“Investors and oil companies alike overinvested in shale . . . we grew it at a rate that was too fast. It destroyed the price of oil,” said John Hess, the chief executive of Hess, a large US producer.
“People have to realise shale has gone from a growth industry to a harvest industry,” he said.
4. Industry sets out to target Build Back Better
The White House’s call for more oil was not the only bone the industry had to pick with Washington.
Biden’s moves to cancel the Keystone XL pipeline, pause new leases on federal lands and talk of potentially banning oil and gas exports cropped up regularly.
Big Oil is also lining up to oppose certain elements of the president’s $1.75tn spending bill — which Democrats are hoping to pass before the year is out.
Mike Sommers, chief executive of the American Petroleum Institute, Big Oil’s main Washington lobby group, said his organisation had been successful in slimming down the bill from earlier iterations. It had lobbied to remove items including the Clean Electricity Performance Program (with which readers of this newsletter will be intimately familiar) and efforts to scrap industry subsidies from the tax code.
But unless further concessions are made on remaining items, such as a new fee on methane and increased royalties on leases on federal lands, his group will be lobbying Congress to vote the bill down.
“The tack that we have taken so far is that we have concerns about individual provisions — we’re not looking to tank the entire bill,” Sommers told the FT.
“We will see what comes out the other end and if some of these provisions are included we’ll work hard with members of Congress so that they understand the importance of voting no.”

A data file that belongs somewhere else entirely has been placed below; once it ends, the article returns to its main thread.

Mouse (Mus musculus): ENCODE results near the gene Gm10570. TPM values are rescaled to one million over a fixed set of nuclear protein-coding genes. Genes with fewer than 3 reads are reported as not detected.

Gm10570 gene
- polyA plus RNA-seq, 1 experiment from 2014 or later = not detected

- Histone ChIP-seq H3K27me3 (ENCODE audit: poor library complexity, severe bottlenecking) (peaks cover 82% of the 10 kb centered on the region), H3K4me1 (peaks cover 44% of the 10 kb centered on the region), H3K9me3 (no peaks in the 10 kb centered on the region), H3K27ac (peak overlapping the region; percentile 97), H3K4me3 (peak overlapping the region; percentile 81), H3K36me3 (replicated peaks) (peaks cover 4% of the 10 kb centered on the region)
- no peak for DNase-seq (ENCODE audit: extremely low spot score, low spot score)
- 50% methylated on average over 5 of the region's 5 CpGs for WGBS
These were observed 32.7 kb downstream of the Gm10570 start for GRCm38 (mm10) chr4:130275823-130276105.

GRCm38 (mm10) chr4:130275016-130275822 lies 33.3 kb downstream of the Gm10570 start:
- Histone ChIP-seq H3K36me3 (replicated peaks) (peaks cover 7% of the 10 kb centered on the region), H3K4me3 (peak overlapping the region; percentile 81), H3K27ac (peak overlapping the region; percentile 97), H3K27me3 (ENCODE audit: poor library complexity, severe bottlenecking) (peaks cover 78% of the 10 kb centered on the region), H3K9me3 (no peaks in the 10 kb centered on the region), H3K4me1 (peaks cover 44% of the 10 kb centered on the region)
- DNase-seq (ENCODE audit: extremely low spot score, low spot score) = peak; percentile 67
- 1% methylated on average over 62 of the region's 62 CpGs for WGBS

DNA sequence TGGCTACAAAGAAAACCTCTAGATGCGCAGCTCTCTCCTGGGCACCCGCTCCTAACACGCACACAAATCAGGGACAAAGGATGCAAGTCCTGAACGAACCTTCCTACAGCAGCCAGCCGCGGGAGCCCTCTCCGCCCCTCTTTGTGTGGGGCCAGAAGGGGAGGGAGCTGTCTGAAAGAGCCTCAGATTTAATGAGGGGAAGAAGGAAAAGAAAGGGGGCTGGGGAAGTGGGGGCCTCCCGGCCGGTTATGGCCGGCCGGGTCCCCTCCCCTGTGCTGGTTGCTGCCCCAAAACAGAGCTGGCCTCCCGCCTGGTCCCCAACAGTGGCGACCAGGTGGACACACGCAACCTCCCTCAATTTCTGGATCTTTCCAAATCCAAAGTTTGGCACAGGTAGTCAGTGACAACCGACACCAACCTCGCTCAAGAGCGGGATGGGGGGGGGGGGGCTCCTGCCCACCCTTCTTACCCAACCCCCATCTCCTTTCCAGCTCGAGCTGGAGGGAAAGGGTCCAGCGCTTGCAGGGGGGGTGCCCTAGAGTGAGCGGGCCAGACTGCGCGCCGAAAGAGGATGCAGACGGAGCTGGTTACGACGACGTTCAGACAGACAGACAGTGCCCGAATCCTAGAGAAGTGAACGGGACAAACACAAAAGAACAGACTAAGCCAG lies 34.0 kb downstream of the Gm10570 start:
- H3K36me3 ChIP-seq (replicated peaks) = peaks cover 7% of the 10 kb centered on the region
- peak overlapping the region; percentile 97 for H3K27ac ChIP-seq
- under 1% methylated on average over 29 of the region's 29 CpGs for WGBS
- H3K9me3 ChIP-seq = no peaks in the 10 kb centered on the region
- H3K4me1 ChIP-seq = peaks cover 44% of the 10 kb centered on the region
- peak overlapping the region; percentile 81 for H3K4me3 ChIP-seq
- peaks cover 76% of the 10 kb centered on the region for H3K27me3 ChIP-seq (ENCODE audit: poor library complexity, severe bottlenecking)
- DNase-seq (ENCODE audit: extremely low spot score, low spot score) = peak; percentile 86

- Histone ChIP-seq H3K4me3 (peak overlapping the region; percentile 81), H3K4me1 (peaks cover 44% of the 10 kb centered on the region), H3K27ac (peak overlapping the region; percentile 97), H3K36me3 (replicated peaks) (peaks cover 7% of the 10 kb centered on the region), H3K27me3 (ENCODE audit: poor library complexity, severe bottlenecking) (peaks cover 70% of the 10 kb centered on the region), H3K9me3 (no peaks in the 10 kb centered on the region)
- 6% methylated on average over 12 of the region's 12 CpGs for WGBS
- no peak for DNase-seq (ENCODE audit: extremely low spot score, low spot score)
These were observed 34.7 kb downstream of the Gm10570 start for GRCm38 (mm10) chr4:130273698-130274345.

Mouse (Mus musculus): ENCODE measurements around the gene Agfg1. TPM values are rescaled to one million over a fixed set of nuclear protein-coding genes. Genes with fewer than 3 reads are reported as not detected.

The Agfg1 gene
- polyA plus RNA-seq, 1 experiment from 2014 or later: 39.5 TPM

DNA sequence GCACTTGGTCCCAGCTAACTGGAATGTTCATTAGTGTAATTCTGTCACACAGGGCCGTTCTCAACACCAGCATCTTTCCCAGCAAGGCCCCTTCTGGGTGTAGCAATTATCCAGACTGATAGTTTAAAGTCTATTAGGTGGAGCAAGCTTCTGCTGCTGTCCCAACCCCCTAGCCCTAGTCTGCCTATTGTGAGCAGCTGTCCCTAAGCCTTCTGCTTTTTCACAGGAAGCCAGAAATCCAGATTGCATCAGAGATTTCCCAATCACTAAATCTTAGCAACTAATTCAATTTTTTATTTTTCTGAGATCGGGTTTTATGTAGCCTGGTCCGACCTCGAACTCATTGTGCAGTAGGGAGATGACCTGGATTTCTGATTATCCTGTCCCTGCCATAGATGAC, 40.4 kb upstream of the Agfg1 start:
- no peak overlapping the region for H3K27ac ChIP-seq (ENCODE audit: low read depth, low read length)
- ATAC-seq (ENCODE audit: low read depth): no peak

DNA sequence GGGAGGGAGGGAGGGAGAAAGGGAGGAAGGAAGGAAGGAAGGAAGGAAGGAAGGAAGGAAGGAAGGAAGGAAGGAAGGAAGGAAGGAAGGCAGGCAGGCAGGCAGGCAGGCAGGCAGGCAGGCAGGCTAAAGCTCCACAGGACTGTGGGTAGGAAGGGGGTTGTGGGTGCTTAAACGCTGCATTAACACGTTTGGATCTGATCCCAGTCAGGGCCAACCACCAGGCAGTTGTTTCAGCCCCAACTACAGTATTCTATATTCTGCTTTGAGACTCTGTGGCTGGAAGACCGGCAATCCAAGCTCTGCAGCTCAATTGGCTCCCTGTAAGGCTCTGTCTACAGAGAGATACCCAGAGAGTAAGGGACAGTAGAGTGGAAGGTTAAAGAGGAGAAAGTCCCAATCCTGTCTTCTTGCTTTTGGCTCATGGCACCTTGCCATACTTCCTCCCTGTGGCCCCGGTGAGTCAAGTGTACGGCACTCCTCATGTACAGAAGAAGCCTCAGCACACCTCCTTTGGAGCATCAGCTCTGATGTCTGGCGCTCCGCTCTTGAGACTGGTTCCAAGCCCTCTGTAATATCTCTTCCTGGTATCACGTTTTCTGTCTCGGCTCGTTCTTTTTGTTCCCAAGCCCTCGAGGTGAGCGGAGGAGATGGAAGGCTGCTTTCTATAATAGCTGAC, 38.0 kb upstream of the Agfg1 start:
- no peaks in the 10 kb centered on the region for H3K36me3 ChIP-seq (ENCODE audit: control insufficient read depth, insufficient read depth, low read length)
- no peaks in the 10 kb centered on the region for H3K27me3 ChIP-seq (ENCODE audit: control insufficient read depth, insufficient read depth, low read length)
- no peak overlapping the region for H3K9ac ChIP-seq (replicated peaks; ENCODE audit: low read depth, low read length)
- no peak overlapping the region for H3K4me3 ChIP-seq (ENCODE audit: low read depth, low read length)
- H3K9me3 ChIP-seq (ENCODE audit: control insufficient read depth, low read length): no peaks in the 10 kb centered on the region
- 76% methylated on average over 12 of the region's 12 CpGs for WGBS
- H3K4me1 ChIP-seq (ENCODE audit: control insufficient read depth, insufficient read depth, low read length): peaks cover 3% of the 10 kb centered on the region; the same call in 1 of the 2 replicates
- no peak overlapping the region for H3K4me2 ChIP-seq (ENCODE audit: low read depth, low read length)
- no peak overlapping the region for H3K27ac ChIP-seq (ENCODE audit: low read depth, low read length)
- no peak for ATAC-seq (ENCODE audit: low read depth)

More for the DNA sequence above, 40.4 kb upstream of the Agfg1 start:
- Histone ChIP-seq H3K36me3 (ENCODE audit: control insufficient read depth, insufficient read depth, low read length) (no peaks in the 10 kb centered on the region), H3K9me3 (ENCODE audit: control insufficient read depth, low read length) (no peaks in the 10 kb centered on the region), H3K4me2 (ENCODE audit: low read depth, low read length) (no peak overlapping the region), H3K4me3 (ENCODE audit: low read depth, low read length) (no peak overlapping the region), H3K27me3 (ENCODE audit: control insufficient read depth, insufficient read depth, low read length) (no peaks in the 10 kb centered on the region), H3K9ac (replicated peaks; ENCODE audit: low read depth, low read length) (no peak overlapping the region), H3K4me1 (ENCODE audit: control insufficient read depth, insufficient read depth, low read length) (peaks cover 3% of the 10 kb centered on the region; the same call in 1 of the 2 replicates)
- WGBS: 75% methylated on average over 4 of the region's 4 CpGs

(Justin Jacobs and Myles McCormick)
Rising commodity costs are making the clean energy transition more expensive. A new analysis from the International Energy Agency estimates that investment costs for solar and onshore wind plants have increased 25 per cent, threatening to erase the past few years of cheaper production costs.
The IEA found that since the start of 2020, the cost of polysilicon, a key material for solar modules, has more than quadrupled and shipping fees have increased six-fold. Steel, aluminium, and copper are also more expensive. Higher input costs have already driven up prices for modules and wind turbines by at least 10 per cent, according to the IEA.
Still, the IEA found that given higher natural gas and coal prices, solar and wind remained competitive. The renewable sector saw record growth in 2021, largely driven by solar and wind additions.
Higher commodity prices, however, could affect the speed of deployment. If higher prices continue, countries will have to pay an additional $100bn in investment costs. The IEA estimates that without commodity price increases, developers could build about an additional 120GW of solar and wind capacity by 2026. (Amanda Chu)